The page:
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Dentist inventor of full-body CT scanner dies

August 14, 2012

By Jean Williams, ADA News staff

Kensington, Md.—Robert S. Ledley, a dentist and biomedical researcher who developed the first full-body CT scanner, died here on July 24 at 86, reported the New York Times.

Born in Queens, N.Y., June 28, 1926, Dr. Ledley earned his D.D.S. at New York University in1948. He studied physics at Columbia University and earned a masters degree in physics in 1950. He also earned a masters degree in mathematics.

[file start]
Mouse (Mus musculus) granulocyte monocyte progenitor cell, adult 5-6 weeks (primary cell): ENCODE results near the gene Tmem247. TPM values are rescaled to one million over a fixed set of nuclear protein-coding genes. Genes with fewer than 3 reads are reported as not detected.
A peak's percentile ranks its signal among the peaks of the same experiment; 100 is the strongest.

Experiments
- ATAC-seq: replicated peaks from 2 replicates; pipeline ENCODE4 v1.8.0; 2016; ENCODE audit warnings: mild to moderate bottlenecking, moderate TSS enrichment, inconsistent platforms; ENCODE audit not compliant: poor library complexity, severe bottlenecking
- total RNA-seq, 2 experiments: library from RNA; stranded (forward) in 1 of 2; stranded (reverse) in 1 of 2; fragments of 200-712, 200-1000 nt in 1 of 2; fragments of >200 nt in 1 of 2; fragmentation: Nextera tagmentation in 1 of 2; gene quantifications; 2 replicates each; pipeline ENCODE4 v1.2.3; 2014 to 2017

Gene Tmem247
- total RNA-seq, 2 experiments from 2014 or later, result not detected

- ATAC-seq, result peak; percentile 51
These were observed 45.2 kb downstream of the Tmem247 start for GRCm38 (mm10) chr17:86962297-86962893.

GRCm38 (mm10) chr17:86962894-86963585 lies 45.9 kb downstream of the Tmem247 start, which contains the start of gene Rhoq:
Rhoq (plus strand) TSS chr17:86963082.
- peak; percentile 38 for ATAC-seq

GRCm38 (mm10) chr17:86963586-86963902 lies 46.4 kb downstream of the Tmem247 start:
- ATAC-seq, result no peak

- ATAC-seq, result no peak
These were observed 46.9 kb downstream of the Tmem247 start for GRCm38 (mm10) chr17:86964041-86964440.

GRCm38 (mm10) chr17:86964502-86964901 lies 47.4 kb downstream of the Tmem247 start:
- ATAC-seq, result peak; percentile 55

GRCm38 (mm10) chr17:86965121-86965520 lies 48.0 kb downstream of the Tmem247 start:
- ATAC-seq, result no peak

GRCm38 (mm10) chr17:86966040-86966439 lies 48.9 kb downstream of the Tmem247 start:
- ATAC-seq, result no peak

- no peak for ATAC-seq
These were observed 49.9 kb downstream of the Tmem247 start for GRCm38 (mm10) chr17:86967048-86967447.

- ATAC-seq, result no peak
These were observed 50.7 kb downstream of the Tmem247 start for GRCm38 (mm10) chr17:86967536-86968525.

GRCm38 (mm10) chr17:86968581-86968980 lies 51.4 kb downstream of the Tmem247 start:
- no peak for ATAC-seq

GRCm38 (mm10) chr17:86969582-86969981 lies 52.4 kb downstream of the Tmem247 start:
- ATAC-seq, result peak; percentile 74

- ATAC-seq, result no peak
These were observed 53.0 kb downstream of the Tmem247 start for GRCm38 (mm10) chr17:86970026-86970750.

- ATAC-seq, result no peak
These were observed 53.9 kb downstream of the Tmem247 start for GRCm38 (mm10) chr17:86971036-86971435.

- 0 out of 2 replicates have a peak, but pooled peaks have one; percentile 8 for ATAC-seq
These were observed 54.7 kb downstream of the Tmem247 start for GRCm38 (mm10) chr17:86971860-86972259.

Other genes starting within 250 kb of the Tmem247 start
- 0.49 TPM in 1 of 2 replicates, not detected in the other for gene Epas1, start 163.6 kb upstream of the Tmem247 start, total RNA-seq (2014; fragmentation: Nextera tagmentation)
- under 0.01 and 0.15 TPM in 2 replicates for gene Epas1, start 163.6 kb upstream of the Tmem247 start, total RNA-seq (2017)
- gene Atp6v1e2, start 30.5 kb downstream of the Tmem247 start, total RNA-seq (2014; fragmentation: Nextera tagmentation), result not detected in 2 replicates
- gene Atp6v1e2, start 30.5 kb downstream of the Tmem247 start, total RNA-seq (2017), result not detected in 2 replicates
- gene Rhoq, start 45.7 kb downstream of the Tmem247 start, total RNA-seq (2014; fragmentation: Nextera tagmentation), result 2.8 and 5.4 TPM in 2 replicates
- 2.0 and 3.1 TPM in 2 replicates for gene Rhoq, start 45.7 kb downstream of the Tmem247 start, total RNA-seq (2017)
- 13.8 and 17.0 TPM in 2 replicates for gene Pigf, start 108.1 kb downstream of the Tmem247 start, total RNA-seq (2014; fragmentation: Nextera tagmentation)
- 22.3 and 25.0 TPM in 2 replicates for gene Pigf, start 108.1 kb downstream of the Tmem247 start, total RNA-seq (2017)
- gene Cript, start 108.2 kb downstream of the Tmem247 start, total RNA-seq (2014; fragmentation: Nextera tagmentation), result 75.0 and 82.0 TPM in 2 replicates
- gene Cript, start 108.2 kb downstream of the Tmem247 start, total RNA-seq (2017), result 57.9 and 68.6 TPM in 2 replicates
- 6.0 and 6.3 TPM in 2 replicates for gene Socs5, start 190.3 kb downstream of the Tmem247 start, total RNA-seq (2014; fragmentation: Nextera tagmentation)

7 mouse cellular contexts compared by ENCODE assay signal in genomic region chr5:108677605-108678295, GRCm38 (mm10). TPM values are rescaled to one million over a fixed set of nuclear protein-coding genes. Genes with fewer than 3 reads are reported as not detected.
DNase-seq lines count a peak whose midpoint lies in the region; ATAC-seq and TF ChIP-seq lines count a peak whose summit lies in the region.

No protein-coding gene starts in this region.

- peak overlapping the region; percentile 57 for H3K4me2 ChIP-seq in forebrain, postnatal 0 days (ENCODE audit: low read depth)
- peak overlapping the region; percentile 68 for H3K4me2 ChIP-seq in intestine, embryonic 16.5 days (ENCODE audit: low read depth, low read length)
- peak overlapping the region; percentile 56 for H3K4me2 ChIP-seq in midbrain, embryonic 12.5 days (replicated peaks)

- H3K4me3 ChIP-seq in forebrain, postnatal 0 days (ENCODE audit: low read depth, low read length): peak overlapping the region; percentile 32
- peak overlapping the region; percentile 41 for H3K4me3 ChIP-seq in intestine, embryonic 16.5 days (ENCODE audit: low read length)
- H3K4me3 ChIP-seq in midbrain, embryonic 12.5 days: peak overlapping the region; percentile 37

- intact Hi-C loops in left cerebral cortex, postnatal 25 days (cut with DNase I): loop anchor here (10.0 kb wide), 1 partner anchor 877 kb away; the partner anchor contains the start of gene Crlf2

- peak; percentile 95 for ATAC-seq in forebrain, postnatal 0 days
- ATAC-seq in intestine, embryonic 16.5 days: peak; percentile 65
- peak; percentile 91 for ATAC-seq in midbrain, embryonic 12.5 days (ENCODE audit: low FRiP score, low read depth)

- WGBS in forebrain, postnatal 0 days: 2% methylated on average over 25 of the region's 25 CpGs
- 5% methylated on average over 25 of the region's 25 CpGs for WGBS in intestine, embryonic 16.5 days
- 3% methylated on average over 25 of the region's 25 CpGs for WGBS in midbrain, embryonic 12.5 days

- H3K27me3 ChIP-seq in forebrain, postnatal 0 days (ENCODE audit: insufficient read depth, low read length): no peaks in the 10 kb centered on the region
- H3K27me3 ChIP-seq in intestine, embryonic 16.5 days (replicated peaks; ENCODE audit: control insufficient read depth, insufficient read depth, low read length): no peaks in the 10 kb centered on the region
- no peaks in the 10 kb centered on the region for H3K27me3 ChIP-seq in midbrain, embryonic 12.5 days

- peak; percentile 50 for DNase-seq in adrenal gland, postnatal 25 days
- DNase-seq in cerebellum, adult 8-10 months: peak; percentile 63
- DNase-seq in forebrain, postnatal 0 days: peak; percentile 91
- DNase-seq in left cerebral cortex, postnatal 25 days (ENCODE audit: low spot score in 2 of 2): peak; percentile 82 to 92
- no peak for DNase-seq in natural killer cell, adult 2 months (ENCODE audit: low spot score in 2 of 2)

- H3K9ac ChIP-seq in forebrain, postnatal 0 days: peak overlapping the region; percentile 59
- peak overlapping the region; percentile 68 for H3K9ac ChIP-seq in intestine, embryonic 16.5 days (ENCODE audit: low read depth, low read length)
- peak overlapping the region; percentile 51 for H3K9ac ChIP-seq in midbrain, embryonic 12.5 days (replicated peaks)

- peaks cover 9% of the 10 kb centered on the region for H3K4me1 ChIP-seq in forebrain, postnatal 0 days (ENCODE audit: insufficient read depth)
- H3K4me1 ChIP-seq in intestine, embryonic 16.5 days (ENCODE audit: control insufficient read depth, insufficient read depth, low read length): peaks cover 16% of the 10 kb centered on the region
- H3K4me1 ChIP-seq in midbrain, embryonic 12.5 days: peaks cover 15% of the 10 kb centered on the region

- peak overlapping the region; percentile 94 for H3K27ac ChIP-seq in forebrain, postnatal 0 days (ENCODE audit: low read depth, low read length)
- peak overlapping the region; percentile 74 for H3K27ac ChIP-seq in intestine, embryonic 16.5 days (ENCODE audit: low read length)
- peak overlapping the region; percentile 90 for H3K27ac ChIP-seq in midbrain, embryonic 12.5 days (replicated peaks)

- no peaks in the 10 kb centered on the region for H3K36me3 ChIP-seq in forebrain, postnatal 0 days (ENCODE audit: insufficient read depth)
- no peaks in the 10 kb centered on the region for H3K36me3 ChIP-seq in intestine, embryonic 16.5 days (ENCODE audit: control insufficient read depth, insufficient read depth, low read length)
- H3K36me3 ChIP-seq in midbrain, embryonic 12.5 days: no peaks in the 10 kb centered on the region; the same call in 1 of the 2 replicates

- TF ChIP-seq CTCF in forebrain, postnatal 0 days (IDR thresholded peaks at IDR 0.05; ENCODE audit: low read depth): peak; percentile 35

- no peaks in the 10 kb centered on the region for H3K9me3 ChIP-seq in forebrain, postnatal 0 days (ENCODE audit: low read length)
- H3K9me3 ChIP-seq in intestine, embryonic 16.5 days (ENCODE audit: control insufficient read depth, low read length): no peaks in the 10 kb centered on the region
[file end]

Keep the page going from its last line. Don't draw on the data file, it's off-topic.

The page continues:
After serving in the Army Dental Corps during the Korean War, Dr. Ledley worked in Washington at the National Bureau of Standards’ Dental Materials Section.

Dr. Ledley’s full-body scanner prototype was called the Automatic Computerized Transverse Axial. It built upon the forerunning CT scanner of Nobel Prize winner Sir Godfrey Hounsfield. The forerunner was usable only on the head area.

Though known largely for his work on the first full-body scanner, Dr. Ledley also is regarded for his advocacy of computer usage in medicine; he was a founding fellow of the American College of Medical Informatics.

Contributions may be made to the Robert Ledley Memorial Fund, Georgetown University Advancement, P.O. Box 571404, Washington, D.C., 20057-1404.